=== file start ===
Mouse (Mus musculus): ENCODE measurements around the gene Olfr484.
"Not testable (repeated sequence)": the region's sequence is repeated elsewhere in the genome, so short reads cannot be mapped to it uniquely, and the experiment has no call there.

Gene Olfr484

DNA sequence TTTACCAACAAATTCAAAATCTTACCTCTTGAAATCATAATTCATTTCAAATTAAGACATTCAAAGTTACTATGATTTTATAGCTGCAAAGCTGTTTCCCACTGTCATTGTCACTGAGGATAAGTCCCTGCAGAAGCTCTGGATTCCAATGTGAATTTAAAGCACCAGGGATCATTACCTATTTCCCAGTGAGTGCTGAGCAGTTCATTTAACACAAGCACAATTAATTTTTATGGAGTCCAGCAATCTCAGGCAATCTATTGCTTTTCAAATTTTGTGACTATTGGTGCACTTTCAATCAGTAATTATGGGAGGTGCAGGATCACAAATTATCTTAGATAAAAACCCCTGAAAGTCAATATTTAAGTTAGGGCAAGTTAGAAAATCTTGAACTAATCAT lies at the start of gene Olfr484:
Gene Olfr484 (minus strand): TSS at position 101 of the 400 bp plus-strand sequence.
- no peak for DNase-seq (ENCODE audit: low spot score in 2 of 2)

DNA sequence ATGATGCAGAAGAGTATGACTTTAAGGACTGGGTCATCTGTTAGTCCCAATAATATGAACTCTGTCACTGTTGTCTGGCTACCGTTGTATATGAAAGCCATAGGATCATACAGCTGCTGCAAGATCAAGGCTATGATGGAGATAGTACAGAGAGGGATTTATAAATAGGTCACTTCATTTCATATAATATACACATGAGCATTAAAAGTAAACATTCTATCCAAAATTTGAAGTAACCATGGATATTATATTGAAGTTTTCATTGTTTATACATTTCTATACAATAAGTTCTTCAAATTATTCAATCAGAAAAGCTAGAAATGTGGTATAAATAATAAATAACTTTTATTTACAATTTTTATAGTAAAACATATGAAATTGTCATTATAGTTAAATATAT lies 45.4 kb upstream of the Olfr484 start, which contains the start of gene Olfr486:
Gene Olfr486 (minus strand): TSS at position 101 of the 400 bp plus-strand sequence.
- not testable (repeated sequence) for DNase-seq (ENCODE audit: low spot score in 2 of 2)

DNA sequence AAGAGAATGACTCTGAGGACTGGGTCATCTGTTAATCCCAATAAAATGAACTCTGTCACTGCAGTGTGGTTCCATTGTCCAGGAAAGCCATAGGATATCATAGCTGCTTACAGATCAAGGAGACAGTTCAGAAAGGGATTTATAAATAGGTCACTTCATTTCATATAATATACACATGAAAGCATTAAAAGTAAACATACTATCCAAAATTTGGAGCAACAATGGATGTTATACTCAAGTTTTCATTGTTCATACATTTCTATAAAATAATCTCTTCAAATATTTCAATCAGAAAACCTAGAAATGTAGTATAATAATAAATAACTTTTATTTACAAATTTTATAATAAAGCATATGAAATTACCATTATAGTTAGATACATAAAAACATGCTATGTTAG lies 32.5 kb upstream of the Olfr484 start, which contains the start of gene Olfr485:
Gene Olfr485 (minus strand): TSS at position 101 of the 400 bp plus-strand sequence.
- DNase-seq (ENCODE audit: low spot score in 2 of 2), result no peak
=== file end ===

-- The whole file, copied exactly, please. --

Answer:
Mouse (Mus musculus): ENCODE measurements around the gene Olfr484.
"Not testable (repeated sequence)": the region's sequence is repeated elsewhere in the genome, so short reads cannot be mapped to it uniquely, and the experiment has no call there.

Gene Olfr484

DNA sequence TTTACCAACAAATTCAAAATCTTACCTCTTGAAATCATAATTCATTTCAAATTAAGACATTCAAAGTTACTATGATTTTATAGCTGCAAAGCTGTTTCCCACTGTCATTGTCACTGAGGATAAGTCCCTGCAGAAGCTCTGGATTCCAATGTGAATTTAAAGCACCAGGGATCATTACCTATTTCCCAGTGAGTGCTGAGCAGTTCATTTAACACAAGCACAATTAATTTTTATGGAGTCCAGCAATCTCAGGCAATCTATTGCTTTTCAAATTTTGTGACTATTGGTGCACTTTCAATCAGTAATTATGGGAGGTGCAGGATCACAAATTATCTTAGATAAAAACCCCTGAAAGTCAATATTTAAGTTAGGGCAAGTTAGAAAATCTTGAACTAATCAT lies at the start of gene Olfr484:
Gene Olfr484 (minus strand): TSS at position 101 of the 400 bp plus-strand sequence.
- no peak for DNase-seq (ENCODE audit: low spot score in 2 of 2)

DNA sequence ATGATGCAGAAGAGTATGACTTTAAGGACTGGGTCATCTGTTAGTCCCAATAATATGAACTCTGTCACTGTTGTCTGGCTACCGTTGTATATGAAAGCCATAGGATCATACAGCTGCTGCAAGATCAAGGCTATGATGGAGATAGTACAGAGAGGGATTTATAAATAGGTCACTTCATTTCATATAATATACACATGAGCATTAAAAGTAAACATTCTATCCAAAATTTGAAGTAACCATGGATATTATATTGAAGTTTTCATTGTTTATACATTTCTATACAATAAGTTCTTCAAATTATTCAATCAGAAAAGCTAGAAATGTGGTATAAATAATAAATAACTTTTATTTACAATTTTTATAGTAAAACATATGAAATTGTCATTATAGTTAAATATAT lies 45.4 kb upstream of the Olfr484 start, which contains the start of gene Olfr486:
Gene Olfr486 (minus strand): TSS at position 101 of the 400 bp plus-strand sequence.
- not testable (repeated sequence) for DNase-seq (ENCODE audit: low spot score in 2 of 2)

DNA sequence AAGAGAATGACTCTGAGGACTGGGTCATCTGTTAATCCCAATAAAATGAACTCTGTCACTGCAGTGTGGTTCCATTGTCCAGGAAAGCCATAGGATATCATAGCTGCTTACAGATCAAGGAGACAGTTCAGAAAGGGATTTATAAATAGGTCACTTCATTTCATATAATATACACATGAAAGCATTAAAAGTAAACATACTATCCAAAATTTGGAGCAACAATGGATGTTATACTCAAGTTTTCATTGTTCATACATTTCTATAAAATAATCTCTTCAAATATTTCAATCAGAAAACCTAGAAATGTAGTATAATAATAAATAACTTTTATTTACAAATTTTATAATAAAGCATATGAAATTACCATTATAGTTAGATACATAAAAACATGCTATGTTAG lies 32.5 kb upstream of the Olfr484 start, which contains the start of gene Olfr485:
Gene Olfr485 (minus strand): TSS at position 101 of the 400 bp plus-strand sequence.
- DNase-seq (ENCODE audit: low spot score in 2 of 2), result no peak